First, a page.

Herewith a picture of the browser market shares observed visiting ongoing from May through October of 2003, with some remarks on methodology. [Updated: I got Opera wrong, and figured out another pattern in the data.]

Browser shares observed at ongoing, late 2003

You’ll probably want to click on that for a closer look, maybe open it in a new window. The obvious spikes in the Safari line correlate nicely with my MAC OS X specific rants, which usually get a few thousand visits via places like MacSurfer. Also, note that the IE and Mozilla lines are to some extent mirror-images of each other. Whenever I write something that’s got enough good karma on the open-source or XML fronts to get me Slashdotted, there’s a huge spike in readership and those people are heavily Mozilla-biased. While the number of IE users doesn’t actually spike down, the proportion certainly does, as the graph shows. If you look more closely at the pattern, it’s pretty clear that the same effect obtains with the Safari spikes.

As for the rest, of the data, I’ll let you draw your own conclusions; the thing that surprises me is that there’s not much macro movement over time; one hypothesis is that all the geeks and Mac-heads who are going to abandon IE already have.

Methodology · I used a shell for loop to run the following Perl script over the Apache log files to make a tab-delimited file. The only obvious thing wrong is that I think I’m ignoring KHTML, I’ll try to fix that next time out.

Update: I haven’t sorted out KHTML yet, but several Opera fans noticed that the previous version of the script undercounted that browser because it frequently advertises itself as IE. Changing that more or less doubled Opera’s share.

use strict; 
my @bnames = ('IE', 'Mozilla', 'Safari', 'Opera', 'Lynx');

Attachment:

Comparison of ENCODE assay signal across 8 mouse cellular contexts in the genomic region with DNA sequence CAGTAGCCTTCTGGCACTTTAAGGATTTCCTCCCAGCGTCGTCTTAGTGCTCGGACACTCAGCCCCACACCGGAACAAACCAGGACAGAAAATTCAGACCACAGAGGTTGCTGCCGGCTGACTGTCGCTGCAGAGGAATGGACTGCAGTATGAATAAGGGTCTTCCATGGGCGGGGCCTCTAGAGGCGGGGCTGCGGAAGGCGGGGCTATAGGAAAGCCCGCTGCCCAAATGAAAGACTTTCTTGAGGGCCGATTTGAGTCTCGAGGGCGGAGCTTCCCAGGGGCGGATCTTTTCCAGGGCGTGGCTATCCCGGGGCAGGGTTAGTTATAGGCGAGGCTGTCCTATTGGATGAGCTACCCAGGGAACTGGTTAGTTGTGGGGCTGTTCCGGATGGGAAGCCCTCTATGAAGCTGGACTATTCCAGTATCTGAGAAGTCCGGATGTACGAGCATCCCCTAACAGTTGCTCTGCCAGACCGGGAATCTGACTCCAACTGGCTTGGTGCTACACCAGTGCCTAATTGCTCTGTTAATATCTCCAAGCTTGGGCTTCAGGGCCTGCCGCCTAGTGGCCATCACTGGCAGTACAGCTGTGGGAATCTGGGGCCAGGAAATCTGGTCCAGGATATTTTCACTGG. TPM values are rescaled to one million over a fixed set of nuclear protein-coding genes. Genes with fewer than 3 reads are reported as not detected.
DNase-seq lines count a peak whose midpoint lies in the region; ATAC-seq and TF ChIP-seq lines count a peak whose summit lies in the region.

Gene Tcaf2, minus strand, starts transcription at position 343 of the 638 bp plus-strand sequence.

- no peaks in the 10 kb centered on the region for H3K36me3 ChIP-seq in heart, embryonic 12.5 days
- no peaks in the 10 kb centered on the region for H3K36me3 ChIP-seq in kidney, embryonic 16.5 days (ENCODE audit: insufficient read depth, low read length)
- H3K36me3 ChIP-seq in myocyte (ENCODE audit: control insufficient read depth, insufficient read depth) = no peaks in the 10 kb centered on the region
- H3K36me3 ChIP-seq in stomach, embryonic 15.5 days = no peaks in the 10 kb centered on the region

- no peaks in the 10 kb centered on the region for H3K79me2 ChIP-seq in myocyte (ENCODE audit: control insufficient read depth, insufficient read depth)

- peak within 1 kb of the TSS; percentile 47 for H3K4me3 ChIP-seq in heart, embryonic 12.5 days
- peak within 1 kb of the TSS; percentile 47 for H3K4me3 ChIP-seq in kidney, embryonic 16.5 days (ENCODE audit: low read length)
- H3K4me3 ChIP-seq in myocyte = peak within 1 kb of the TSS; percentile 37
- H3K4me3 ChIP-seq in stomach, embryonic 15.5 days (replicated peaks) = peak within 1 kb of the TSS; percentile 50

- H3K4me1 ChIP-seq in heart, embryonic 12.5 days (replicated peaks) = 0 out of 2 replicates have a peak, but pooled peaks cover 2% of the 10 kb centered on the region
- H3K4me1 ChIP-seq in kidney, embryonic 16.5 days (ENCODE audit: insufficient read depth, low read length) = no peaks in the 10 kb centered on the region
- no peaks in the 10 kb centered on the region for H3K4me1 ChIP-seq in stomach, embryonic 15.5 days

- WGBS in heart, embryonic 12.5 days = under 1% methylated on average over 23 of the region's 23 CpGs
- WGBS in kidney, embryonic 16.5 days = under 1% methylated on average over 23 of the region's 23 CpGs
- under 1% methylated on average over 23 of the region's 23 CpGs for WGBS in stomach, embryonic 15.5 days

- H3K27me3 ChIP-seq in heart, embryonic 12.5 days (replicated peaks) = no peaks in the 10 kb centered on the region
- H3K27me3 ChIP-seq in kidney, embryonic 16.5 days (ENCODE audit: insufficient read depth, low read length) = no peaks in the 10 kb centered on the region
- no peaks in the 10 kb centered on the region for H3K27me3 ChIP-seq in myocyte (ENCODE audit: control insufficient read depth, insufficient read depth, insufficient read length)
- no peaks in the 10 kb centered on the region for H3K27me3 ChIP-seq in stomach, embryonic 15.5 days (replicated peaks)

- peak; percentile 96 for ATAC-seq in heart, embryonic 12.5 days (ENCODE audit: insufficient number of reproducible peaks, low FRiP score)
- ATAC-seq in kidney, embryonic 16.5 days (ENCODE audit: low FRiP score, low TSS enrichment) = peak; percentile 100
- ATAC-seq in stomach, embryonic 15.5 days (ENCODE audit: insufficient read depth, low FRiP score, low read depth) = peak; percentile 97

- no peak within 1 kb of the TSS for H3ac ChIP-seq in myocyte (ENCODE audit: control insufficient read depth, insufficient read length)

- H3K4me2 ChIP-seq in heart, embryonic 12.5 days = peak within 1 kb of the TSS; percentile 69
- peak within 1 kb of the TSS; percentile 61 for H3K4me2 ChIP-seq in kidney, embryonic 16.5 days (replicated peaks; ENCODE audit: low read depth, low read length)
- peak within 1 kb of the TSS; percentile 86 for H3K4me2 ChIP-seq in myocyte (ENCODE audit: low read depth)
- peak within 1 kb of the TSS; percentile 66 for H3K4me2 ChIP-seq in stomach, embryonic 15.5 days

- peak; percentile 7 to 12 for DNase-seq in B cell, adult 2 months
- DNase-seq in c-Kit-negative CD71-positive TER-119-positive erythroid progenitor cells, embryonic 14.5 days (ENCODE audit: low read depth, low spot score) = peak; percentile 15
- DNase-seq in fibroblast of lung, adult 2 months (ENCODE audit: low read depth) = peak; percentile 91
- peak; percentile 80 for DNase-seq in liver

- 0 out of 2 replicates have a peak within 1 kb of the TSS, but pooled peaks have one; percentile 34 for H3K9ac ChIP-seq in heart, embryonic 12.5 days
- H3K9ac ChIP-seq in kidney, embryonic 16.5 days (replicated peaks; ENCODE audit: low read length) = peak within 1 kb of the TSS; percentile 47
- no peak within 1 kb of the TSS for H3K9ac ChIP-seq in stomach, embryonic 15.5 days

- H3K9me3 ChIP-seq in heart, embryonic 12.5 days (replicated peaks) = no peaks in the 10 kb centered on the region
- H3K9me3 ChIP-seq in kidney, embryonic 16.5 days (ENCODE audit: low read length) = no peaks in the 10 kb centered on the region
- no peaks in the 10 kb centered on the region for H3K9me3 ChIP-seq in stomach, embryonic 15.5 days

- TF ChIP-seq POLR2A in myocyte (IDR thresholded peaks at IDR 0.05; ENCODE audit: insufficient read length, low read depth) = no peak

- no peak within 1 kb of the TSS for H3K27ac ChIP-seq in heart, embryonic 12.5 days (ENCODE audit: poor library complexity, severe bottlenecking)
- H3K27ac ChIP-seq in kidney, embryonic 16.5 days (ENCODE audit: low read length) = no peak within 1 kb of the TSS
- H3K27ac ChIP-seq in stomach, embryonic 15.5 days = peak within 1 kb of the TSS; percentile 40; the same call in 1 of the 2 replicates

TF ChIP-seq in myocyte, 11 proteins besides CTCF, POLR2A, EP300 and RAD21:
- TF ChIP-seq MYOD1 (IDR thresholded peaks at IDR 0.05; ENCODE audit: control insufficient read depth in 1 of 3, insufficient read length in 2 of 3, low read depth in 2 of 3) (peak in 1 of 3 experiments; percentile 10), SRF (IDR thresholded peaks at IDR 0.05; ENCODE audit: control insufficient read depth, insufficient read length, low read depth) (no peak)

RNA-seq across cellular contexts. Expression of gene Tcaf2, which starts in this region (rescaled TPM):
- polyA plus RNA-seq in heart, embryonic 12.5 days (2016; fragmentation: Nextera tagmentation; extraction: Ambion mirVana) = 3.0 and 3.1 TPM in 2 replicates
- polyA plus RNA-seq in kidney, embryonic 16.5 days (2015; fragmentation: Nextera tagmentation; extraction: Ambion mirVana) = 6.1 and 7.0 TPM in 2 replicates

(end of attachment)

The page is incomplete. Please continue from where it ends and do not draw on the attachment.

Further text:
my %browsers;
my $count = 0;
while (<STDIN>)
    next if (m@\"GET /ongoing/ongoing.rss@);
    my $b;
    if (/^.*"([^\"]*)"$/)
	$b = $1;

    if    ($b =~ /lynx/i) { $b = 'Lynx'; }
    elsif ($b =~ /Safari/i) { $b = 'Safari'; }
    elsif ($b =~ /opera/i) { $b = 'Opera'; }
    elsif ($b =~ /MSIE/) { $b = 'IE'; }
    elsif ($b =~ /Mozilla.*Gecko/) { $b = 'Mozilla'; }
    else  { next; }


my $b;
$ARGV[0] =~ s/\..*$//;
print "$ARGV[0]\t";
foreach $b (@bnames)
    printf "%0.1f\t", 100.0 * $browsers{$b} / $count;
print "\n";

Then I imported the tab-delimited file into Excel and spent twenty minutes fooling with the graphs. I would have liked tighter control over gridlines and tick-marks to enable a slightly more Tuftean approach; in particular to get a better data-ink ratio. Having said that, Excel figured out how to deal the rows and columns and labels out and gave me a pretty intuitive palette of formatting tools to turn this out in very little elapsed time, so I can’t complain.

author · Dad · software · colophon · rights

November 11, 2003
· Technology (87 fragments)
· · Web (393 more)

By .

The opinions expressed here
are my own, and no other party
necessarily agrees with them.

A full disclosure of my
professional interests is
on the author page.